FIG. 2 shows detail A of FIG. 1 in an enlarged scale;

FIG. 3 shows section III--III of FIG. 2 in an enlarged scale (with exaggerated dimensions for clarity);

FIG. 4 shows section IV--IV of FIG. 2 in an enlarged scale (with exaggerated dimensions for clarity);

FIG. 5 shows section V--V of FIG. 2 in an enlarged scale (with exaggerated dimensions for clarity).

FIG. 6 shows a blank-forming apparatus in accordance with the invention in a side view;

FIG. 7 shows the blank-forming apparatus in accordance with the invention illustrated in FIG. 6 in sectional view along line VII--VII;

FIG. 8 shows another blank-forming apparatus in accordance with the invention in a sectional view;

FIG. 9 shows the sawing plan of a pressed chipboard product fabricated using the method in accordance with the invention; and

FIG. 10 shows a wedge-shaped chipboard product fabricated using the method in accordance with the invention.

DETAILED DESCRIPTION OF THE PREFERRED EMBODIMENTS

FIG. 1 illustrates diagrammatically the production method according to the invention for fabricating a slab-like blank. During the first stage, a fibrous material such as chips or the like is mixed with a binder material. The binder material can be any of different kinds of glues, cement or gypsum. The mixture of fibrous and binder materials is brought by means of, for instance, a conveyor (not shown) to a blank-forming apparatus 1, 2. Illustrated in FIG. 1 are two blank-forming apparatuses 1, 2 and a dispersing unit 3 of the blank-separating material. Underneath the blank-forming apparatuses is arranged a band conveyor 4 on which the blank is formed to have a desired cross-sectional profile by dispersion from the blank-forming apparatus 1, 2. The transport direction of the band conveyor 4 is designated by an arrow in the diagram. The blank is transferred by means of the band conveyor 4 to a cutting unit 5, wherein the blank is cut to desired lengths for pressing. From the cutting unit the ready-cut blank is transferred by means of the band conveyor 4 to a platen press 6, where the blank is pressed. During the pressing stage, the co-effect of the binder material and the imposed force of pressing results in a slab-like blank. It must be mentioned that the blank-separating material remains intact during the pressing. Thus, the pressed slab-like combination blank can be separated into two individual blanks along the layer of blank-separating material. The pressed combination blank can be pretrimmed to desired dimensions, thereby permitting the separation of the pressed blank into individual blanks first after the pressing.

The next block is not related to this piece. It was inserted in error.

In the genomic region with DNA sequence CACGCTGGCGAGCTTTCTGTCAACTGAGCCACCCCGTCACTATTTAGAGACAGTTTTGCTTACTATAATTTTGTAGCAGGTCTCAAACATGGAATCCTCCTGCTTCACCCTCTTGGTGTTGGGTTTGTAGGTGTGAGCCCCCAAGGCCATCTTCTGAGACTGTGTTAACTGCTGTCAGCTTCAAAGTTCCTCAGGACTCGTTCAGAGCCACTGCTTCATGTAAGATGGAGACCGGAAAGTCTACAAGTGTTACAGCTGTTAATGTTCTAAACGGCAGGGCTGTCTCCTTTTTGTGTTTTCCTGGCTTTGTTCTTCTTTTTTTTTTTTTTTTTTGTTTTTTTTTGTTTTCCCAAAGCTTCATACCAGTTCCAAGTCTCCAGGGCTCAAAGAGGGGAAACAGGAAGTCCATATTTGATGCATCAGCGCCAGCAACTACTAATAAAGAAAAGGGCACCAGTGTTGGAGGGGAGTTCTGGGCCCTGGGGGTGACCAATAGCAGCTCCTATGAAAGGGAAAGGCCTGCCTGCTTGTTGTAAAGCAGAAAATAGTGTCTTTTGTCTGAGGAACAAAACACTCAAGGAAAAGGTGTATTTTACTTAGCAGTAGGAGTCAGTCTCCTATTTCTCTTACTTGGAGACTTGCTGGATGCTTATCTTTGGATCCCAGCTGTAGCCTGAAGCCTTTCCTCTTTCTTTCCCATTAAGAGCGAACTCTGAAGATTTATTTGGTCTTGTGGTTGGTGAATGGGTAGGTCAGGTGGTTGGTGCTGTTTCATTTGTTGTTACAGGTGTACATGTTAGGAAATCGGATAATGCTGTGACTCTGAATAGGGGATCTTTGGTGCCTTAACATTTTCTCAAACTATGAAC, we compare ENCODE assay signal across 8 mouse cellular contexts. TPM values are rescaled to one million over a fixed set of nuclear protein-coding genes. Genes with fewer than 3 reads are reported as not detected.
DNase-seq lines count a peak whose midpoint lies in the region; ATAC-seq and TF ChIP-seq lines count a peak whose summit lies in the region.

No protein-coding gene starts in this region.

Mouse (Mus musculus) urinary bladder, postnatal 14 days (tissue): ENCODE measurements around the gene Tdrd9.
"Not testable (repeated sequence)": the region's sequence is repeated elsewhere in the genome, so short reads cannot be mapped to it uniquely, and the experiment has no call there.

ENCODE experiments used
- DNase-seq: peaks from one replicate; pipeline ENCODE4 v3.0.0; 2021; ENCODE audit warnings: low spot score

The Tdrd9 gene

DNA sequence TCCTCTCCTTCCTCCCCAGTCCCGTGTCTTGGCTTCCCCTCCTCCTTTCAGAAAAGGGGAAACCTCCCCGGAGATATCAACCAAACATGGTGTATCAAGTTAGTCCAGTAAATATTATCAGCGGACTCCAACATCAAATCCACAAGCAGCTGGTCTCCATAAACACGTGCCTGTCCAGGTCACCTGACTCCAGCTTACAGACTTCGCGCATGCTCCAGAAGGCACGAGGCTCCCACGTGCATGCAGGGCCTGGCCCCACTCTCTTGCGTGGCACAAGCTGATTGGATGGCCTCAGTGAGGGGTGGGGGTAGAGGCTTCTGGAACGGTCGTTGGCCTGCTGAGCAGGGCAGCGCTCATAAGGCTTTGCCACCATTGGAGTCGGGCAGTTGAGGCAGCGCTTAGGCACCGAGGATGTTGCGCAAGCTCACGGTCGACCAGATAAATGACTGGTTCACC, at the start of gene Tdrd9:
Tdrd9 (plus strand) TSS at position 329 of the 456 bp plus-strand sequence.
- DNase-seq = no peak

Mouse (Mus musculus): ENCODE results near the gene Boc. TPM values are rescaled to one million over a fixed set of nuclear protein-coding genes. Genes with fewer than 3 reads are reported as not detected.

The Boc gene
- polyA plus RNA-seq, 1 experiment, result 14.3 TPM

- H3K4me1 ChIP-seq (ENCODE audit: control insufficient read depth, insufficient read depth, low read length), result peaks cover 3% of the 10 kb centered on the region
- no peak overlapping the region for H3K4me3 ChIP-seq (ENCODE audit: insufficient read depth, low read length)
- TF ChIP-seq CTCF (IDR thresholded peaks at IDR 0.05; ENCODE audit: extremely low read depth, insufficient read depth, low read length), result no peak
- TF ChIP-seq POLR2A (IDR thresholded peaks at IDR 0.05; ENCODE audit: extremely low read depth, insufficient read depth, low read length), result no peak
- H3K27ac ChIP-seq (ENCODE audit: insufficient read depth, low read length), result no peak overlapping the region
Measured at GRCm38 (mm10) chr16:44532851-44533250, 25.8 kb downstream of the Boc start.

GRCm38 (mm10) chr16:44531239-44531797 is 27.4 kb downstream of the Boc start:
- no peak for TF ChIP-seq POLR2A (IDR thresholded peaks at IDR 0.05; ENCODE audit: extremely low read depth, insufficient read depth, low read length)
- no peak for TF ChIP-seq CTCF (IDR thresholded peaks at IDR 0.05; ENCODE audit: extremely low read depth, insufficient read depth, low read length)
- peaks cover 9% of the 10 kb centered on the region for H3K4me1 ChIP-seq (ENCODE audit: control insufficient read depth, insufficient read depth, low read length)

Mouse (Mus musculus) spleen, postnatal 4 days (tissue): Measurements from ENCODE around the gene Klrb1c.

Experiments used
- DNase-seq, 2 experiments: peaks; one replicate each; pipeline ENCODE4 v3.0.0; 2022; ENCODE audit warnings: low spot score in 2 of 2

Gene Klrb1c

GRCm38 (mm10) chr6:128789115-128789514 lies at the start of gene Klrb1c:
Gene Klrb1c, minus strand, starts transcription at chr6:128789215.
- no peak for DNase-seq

FIG. 2 shows detail A of FIG. 1 in an enlarged scale, thus optimally illustrating the function of the method. A blank 7 is produced by dispersion onto a conveyor 4 by means of the blank-forming apparatus 1. A possible shape of the blank 7 is shown in FIG. 3. The cross-section of the illustrated blank 6 is non-rectangular and achieved by means of the blank-forming apparatus 1. The next stage of the method is illustrated in FIG. 4, whereby a layer 8 of blank-separating material is dispersed onto the blank 7 by means of a dispersion unit 3 of the blank-separating material. Illustrated in FIG. 5 is the next stage of the method, whereby a second blank 9 produced by a second blank-forming apparatus 2 is laid onto the layer 8 of the blank-separating material so that the upper layer of the upper blank 9 becomes flat. It must be mentioned that the dimensions in FIGS. 3 . . . 5 are exaggerated in the interest of clarity. Finally, the rectangular combination blank formed from two blanks 7 and 9 as well as of the layer 8 of the blank-separating material is transferred by the conveyor 4 to a cutting unit and final pressing in order to be pressed into a blank of a slab-like product.